Tuesday, August 16, 2016
Allowing Our Hearts to Break
I once went to see Todd, an energy healer (whose quote about “the way of no way” appears above with the blog title). During this appointment, Todd started thumping on my chest. At first the thumps were gentle, but gradually Todd increased the intensity until my whole body became a drum. The thumping became so powerful that I felt like my chest would crack open and my heart would explode. It was a little scary. No, it was a lot scary. I tried to stay calm, but I confess I was relieved when he stopped.
Echoes of the thumping reverberated in my body as I started in with my usual questions about what had happened. Ever reluctant to verbally debrief a session, Todd finally responded to my pestering by saying simply that there was a crust around my heart and he broke it off.
Although I paid to have my heart liberated that time, I’ve found that life will often do it for free. A family member disappoints us, a friend betrays us, we lose someone dear, a love is not returned, our feelings get hurt, a child is struggling. It hurts.
Life offers us opportunities every day to make a choice – to guard our hearts behind thick, crusty walls, or to open the door to the pain that enters hand in hand with joy. Yep, hand in hand. That’s why sometimes we cry with joy, and sometimes laugh through our tears.
Chogyam Trungpa described the heart of a warrior as being so tender that a feather’s touch would burn like fire. Okay, that doesn’t sound so appealing. Why would anyone want that? Many of us, if we’re honest, wouldn’t. And yet, time and time again, we walk right into the fiery furnace, willing to risk anything, suffer anything, to experience the sublime transcendence of deep, profound love.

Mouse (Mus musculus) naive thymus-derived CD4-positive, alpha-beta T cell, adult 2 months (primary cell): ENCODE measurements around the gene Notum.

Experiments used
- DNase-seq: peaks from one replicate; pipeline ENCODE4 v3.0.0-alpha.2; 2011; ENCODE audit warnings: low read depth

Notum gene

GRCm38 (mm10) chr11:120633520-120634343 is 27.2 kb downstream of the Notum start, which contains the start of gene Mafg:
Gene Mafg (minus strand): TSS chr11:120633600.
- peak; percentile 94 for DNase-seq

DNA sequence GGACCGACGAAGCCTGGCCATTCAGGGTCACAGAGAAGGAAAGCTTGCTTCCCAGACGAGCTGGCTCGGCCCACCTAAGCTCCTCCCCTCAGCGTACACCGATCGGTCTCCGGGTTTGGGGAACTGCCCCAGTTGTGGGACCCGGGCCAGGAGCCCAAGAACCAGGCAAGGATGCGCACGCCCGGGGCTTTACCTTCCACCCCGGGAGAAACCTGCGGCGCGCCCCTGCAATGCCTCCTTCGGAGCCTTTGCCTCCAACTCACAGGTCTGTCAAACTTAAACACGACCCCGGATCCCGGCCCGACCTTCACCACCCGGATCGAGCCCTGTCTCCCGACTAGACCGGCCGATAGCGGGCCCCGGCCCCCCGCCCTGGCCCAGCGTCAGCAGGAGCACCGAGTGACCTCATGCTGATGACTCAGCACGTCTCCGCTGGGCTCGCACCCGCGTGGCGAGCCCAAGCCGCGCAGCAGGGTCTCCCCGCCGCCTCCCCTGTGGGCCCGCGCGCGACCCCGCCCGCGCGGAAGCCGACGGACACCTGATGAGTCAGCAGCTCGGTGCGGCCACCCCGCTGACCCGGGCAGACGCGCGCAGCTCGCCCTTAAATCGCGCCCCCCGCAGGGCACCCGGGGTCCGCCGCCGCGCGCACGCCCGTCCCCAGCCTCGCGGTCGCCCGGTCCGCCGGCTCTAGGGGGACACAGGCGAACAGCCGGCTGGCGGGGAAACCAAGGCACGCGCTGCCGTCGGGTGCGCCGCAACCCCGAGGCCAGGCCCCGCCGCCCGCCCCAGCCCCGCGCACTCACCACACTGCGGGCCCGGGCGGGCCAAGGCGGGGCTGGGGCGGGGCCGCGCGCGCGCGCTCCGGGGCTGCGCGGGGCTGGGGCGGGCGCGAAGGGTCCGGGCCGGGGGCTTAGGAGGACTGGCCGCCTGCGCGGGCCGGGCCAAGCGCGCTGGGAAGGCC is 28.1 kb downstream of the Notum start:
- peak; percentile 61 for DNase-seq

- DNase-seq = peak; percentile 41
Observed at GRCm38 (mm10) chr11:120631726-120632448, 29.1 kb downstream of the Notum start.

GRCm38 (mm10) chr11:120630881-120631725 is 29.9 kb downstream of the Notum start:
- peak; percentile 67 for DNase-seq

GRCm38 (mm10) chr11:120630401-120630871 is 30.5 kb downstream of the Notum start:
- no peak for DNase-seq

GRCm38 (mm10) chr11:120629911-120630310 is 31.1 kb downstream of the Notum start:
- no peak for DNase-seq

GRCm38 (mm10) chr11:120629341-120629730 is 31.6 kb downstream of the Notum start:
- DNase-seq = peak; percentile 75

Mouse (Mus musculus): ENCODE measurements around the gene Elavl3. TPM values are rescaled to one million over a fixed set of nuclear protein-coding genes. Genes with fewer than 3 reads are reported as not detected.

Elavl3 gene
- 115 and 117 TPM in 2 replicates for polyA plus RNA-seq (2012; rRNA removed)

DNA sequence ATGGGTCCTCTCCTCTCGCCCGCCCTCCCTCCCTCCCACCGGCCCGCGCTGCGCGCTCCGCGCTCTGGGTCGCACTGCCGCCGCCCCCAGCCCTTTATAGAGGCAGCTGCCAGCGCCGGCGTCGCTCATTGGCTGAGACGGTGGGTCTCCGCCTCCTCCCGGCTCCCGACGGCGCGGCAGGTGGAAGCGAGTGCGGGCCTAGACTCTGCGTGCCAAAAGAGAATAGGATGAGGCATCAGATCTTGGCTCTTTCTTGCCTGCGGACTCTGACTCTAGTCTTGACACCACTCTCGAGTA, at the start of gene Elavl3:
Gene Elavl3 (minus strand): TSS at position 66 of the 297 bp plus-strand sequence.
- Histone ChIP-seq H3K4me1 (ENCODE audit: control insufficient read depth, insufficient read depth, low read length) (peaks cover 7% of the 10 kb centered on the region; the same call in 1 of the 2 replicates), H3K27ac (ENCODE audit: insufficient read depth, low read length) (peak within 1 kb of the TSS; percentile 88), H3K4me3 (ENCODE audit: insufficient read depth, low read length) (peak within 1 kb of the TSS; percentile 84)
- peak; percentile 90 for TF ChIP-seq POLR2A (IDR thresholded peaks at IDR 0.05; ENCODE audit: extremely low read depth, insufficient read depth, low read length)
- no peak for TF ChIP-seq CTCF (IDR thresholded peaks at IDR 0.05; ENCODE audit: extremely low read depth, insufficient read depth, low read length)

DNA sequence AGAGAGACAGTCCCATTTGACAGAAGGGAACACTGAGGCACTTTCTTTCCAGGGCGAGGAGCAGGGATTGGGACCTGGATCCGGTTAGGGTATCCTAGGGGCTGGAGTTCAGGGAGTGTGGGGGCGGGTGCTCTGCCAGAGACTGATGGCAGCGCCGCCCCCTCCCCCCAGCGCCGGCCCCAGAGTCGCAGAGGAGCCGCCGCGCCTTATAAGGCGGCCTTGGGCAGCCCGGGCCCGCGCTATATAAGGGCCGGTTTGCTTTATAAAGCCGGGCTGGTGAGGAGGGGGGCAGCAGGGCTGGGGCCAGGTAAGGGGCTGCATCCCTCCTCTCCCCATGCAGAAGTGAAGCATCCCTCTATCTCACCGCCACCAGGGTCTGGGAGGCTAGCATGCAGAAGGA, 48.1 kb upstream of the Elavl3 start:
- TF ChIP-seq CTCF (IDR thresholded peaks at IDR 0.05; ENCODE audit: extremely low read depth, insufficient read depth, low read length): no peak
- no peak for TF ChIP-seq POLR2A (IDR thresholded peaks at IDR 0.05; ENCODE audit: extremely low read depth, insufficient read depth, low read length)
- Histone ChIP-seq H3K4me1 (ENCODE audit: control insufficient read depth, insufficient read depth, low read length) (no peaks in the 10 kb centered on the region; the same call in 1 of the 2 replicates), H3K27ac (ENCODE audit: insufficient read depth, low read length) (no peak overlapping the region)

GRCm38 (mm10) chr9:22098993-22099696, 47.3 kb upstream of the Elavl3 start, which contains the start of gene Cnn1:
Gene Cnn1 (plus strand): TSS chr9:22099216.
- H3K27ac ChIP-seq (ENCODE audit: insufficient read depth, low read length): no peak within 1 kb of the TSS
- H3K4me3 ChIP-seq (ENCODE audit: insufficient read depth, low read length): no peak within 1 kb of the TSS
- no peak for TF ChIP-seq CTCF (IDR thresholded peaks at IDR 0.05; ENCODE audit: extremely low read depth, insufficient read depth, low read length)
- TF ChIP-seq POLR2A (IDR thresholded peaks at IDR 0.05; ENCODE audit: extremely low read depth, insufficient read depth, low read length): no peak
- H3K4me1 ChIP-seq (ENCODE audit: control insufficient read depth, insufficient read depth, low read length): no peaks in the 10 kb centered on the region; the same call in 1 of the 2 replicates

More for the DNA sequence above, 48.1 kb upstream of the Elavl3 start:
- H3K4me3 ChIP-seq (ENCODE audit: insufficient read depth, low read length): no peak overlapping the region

President Obama, when asked in an interview about parenting, shared the familiar analogy of walking around with your heart outside of your body. I remember years of repressing the grief I felt over having an autistic child, until the love buried alongside chipped through the concrete like an irrepressible sprout. The love bloomed bright red, the color of a bleeding heart. The love and the pain – both exquisite.
What is it about love that calls us to its stony shore like the Sirens of mythology? I think it’s because we recognize that shore as home. Love is our natural state, the birthplace of our soul. Our life’s journey is one of returning home. And like the ships that heeded the Sirens’ call and crashed upon the rocks, our homecoming will break apart the shell around our hearts, and set us free once more.
A heart that breaks open can contain the whole universe. ~Joanna Macy